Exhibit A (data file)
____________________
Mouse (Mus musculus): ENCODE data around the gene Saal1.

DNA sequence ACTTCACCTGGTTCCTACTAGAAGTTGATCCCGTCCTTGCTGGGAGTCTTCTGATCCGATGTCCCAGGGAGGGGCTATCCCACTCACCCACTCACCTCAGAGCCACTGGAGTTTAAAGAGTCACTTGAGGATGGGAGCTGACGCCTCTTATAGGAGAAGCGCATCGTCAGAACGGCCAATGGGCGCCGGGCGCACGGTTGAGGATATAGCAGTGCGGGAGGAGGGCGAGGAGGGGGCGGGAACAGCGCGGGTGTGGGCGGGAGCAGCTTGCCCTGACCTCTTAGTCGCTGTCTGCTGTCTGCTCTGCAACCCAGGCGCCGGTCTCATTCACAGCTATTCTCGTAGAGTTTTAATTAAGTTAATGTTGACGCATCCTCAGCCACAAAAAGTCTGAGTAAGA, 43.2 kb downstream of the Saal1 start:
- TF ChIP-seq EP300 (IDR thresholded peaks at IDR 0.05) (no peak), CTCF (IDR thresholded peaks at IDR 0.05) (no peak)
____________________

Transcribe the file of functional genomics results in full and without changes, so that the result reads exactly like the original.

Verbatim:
Mouse (Mus musculus): ENCODE data around the gene Saal1.

DNA sequence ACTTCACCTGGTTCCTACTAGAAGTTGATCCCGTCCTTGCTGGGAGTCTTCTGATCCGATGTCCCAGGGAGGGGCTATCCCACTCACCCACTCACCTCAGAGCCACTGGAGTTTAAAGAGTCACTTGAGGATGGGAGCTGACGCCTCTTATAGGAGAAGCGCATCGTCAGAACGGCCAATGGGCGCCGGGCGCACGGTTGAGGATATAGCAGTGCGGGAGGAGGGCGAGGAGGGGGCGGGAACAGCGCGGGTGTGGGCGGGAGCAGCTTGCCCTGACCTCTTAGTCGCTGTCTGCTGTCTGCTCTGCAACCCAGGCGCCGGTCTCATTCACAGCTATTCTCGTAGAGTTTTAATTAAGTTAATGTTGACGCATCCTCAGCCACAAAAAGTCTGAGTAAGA, 43.2 kb downstream of the Saal1 start:
- TF ChIP-seq EP300 (IDR thresholded peaks at IDR 0.05) (no peak), CTCF (IDR thresholded peaks at IDR 0.05) (no peak)